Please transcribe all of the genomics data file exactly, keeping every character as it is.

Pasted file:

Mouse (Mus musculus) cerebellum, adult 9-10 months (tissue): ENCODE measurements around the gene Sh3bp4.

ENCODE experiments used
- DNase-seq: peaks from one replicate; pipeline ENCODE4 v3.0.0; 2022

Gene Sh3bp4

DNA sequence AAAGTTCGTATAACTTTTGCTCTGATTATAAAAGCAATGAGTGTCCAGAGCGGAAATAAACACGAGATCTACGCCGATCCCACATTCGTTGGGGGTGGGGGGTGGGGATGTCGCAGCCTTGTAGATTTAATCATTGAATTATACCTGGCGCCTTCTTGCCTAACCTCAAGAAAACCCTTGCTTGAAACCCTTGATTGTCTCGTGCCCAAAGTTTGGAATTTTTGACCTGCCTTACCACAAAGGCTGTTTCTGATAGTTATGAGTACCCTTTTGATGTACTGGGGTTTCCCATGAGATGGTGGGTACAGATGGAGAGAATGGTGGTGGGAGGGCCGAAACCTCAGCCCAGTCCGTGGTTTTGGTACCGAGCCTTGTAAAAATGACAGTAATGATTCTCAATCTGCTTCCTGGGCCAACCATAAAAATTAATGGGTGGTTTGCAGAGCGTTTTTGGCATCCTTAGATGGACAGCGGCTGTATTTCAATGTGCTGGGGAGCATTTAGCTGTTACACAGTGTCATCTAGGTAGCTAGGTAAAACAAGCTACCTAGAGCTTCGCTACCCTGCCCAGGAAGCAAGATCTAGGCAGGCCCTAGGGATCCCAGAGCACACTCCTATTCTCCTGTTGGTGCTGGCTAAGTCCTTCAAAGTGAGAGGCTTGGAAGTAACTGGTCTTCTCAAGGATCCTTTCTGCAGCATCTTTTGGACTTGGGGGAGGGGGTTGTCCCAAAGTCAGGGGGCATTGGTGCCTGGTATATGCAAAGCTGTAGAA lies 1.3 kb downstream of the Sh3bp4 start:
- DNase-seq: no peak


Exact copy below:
Mouse (Mus musculus) cerebellum, adult 9-10 months (tissue): ENCODE measurements around the gene Sh3bp4.

ENCODE experiments used
- DNase-seq: peaks from one replicate; pipeline ENCODE4 v3.0.0; 2022

Gene Sh3bp4

DNA sequence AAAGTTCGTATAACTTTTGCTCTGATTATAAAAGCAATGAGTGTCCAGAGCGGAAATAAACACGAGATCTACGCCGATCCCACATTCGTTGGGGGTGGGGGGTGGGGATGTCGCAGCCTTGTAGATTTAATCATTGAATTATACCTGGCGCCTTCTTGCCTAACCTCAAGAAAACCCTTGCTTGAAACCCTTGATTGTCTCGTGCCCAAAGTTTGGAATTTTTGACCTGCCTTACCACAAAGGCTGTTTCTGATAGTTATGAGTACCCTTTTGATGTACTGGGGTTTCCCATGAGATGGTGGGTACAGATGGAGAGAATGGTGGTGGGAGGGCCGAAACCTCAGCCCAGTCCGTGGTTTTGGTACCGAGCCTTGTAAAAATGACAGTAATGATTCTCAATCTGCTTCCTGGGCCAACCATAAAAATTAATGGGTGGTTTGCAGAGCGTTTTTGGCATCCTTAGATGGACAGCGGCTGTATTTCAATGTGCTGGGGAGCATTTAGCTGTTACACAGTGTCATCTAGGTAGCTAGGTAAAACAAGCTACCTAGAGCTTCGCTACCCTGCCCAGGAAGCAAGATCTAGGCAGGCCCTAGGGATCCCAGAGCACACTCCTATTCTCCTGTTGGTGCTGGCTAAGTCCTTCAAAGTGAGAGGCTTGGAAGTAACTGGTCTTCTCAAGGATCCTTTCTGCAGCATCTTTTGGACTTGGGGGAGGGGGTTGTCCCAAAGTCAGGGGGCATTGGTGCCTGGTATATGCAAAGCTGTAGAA lies 1.3 kb downstream of the Sh3bp4 start:
- DNase-seq: no peak